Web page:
Another way to obtain bright indirect light is to place the plant a couple feet away from a south facing window. In the northern hemisphere, south facing windows will receive the most direct sunlight. Be sure that your Alocasia ‘Hilo Beauty’ is not in the direct rays, especially during mid day. Using a sheer curtain over southern windows is helpful too!

A multi colored green plant

If you live in the appropriate USDA Hardiness Zone (zones 9-11) and want to plant a ‘Hilo Beauty’ outside in the ground, plant it in an area of the garden that receives shade for about 80% of the day. The light requirements for an Alocasia ‘Hilo Beauty’ that is planted outdoors is the same as one that is grown indoors. 

Preferably, when planted outside this plant should only be in direct sunlight in the early morning. Dappled or filtered light that makes its way down to a ‘Hilo Beauty’ through surrounding trees or plants is ok too!


An Alocasia ‘Hilo Beauty’ is a varietal in the Caladium genus which is a genus that originates from Central and South American tropical forests. They like rain and they like moist soil! However, don’t get this confused with oversaturated soil that leads to standing water at the bottom of the pot. Controlled watering of an Alocasia ‘Hilo Beauty’ is important to its care.

To best mimic the natural rainfall a Caladium would receive in the rainforest, completely drench the soil. In a sink or a deep tray, let the excess water drain through the drainage hole. This method will completely permeate the ‘Hilo Beauty’s’ soil but prevent additional water from suffocating the roots. Plants need oxygen to survive!

The frequency of watering an Alocasia ‘Hilo Beauty’ depends on the climate you live in and time of year. Avoid a strict watering schedule and only water your Alocasia ‘Hilo Beauty’ when the top two inches of the soil are dry.

To avoid overwatering, plant your ‘Hilo Beauty’ in a container with a drainage hole.


An equal mixture of organic potting soil, peat moss and perlite creates a fantastic soil blend that your Alocasia ‘Hilo Beauty’ will love. This plant prefers slightly acidic soil of 5.5 to 6.5 pH. Peat moss lowers the pH of your soil to keep it in this ideal range.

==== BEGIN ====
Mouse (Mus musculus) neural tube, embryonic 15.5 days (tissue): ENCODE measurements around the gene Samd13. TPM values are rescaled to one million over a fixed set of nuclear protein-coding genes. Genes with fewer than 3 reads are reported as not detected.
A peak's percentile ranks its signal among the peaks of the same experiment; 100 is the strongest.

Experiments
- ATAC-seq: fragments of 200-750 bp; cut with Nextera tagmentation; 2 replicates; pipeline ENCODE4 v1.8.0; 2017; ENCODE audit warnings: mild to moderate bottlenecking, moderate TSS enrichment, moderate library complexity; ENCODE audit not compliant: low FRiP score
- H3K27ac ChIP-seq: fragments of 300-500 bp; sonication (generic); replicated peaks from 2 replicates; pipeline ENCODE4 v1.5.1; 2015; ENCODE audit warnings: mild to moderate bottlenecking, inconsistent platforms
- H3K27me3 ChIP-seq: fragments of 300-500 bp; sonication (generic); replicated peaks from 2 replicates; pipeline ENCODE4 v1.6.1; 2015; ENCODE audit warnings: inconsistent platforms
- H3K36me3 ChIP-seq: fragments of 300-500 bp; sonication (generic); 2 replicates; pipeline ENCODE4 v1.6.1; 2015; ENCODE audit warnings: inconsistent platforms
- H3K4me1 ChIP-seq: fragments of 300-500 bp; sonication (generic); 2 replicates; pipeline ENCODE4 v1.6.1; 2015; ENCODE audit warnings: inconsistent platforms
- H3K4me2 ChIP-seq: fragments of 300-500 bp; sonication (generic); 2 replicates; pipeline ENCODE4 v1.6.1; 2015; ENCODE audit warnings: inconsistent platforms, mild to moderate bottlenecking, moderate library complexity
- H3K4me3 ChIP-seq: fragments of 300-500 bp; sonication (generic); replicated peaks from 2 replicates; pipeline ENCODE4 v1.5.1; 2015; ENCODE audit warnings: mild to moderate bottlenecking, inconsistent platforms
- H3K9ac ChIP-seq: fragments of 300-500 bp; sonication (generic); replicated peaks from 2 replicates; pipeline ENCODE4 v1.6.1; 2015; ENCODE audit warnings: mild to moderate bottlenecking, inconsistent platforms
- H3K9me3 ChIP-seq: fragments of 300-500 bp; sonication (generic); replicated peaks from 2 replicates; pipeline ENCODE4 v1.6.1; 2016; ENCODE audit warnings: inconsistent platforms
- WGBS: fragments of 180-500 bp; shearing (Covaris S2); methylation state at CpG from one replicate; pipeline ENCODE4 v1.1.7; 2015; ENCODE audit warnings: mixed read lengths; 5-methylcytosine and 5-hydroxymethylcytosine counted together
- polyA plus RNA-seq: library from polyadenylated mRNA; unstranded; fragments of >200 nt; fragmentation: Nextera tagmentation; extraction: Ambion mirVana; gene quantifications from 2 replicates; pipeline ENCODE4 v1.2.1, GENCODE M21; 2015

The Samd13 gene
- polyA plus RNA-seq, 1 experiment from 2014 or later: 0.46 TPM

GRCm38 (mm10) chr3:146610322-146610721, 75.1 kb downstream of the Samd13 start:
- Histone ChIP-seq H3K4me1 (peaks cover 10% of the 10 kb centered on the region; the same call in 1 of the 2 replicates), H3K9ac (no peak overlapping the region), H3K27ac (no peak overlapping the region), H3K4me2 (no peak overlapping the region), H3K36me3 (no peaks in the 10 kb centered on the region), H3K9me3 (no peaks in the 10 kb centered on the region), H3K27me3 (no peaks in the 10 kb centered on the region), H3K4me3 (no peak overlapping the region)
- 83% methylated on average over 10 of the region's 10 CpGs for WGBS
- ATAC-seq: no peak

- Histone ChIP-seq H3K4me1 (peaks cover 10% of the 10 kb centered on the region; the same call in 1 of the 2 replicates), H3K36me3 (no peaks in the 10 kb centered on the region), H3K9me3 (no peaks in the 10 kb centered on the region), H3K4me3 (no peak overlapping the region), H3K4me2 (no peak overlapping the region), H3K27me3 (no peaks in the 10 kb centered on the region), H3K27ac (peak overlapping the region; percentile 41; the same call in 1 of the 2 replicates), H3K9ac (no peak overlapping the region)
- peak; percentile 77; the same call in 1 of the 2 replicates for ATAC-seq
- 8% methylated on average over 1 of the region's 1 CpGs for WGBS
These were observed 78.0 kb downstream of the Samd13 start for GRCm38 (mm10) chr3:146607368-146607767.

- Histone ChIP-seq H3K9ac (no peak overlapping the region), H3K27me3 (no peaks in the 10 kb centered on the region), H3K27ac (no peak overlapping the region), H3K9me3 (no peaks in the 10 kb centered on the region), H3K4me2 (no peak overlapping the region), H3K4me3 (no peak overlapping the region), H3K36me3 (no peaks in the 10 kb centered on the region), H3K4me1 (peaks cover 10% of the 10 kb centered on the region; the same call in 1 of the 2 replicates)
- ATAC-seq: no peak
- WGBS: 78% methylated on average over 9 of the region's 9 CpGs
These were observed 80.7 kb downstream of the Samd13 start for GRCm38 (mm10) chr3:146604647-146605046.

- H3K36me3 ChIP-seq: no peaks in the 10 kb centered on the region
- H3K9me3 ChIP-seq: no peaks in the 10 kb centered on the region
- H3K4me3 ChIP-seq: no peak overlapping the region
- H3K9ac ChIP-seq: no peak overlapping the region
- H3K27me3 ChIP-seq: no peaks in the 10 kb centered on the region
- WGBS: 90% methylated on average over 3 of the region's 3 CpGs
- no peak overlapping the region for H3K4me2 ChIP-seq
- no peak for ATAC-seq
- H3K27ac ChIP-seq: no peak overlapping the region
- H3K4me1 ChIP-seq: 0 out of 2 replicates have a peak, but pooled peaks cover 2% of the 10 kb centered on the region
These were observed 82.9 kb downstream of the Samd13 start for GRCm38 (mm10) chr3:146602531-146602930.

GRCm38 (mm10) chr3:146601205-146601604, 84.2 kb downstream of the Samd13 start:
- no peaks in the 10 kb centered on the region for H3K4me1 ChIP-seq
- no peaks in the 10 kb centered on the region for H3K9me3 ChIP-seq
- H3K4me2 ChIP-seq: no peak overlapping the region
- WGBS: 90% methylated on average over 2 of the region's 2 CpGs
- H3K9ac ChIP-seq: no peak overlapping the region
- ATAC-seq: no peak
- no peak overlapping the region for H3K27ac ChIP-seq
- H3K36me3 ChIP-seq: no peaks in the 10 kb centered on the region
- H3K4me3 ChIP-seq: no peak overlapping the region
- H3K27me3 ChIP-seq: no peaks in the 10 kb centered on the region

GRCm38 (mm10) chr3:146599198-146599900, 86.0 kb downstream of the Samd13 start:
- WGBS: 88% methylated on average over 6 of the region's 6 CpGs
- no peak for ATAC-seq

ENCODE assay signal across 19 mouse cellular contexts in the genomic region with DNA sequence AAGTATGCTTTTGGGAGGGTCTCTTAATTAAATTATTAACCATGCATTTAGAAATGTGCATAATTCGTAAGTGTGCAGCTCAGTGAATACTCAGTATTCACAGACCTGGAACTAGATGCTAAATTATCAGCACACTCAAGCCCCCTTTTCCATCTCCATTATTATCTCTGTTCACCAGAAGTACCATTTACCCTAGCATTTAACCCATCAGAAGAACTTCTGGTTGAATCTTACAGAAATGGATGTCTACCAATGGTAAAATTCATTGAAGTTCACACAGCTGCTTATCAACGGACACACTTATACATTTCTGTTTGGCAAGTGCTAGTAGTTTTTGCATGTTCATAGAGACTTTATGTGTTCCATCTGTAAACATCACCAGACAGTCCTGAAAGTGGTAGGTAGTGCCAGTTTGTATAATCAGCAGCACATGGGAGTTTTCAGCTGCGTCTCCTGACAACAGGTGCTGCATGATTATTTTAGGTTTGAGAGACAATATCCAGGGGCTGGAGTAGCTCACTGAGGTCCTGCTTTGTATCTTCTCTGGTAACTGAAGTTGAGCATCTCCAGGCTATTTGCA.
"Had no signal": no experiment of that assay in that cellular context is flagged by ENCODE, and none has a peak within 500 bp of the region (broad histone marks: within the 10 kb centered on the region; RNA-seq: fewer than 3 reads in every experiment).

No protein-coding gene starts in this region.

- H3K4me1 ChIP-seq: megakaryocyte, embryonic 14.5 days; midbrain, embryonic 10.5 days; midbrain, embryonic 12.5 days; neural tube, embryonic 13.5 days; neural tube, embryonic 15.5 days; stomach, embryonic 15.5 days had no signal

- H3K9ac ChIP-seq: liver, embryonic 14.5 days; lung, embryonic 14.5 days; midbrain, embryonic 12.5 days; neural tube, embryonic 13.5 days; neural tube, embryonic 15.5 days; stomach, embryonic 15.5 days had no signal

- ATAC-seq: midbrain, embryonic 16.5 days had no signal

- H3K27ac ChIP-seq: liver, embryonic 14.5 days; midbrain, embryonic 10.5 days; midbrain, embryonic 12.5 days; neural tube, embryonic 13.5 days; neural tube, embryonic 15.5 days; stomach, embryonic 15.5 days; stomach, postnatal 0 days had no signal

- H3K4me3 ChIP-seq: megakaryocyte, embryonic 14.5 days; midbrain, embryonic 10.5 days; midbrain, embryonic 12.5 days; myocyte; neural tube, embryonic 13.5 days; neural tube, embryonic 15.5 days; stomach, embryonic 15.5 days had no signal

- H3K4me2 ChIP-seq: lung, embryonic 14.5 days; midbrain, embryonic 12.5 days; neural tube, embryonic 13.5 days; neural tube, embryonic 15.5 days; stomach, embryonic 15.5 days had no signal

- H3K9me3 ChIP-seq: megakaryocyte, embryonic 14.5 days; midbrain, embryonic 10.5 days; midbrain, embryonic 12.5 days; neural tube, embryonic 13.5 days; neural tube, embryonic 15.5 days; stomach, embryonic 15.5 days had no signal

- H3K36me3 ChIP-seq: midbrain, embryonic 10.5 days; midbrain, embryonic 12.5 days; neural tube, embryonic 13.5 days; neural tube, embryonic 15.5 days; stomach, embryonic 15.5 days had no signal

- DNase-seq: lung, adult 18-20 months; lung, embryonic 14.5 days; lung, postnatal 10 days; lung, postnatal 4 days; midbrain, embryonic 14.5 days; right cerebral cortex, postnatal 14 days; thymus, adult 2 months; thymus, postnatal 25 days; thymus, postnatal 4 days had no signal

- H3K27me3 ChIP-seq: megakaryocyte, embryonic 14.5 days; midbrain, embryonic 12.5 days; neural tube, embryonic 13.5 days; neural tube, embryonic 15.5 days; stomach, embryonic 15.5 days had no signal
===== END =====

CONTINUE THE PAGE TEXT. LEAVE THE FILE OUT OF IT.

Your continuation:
A very large leaf with green camouflage markings

Peat moss is also a great medium to add to soil as it retains the appropriate amount of water without holding onto excess. Perlite is used to ensure the soil stays loose; it helps the soil from compacting too tightly around the roots after watering.

Feel free to mix your own custom soil by buying each element separately or look for a pre-mixed potting soil that has peat moss and is labeled as “fast draining”.

Temperature and Humidity

An Alocasia ‘Hilo Beauty’ is happiest when indoor temperatures are 65F to 75F. Luckily for us plant loving humans, this is comfortable for us too so you don’t need to turn your house into a greenhouse!

When caring for an Alocasia ‘Hilo Beauty’ planted outdoors, they do best when temperatures outside are 70-90F during the day. They can technically survive a few chilly nights into the 30s but do not tolerate frost. If you would like to enjoy this plant outdoors but live in climates with chilly, harsh winters, feel free to place your potted ‘Hilo Beauty’ outside during the spring or summer once average nightly temperatures are above 60F.

Tip: Before bringing a potted Alocasi ‘Hilo Beauty’ inside and placing it next to other indoor plants in the fall, spray the entire plant down gently with a hose. Keep the plant isolated indoors for a week or two and monitor for any pests. This way, you won’t be introducing new pests to your indoor plants.

High humidity, between 50-70%, is when an Alocasia ‘Hilo Beauty’ will be happiest! This can be achieved in the following ways:

  • Pebble tray; fill a shallow tray with small uniformly sized pebbles. Add water. Place your plant on top. The water from the tray evaporates, increasing the surrounding air’s humidity level.
  • If you have multiple plants that like high humidity, placing them close together in a group will help retain moisture in the air.
  • You can try a small humidifier; a small table top one would work just fine!
  • Lastly, the most stylish way to display your Alocasia ‘Hilo Beauty’ is to put it in a terrarium. To keep the glass on the terrarium from fogging up, use a terrarium with a wooden base, as this absorbs any extra moisture that would cause fogginess!


Only fertilize your ‘Hilo Beauty’ in the spring and summer. Fertilize only once per four to six weeks. Use a balanced fertilizer that has equal parts nitrogen, phosphorus and potassium. I prefer one with low percentages of each and most frequently buy a 1-1-1 fertilizer. Dilute to half strength in water.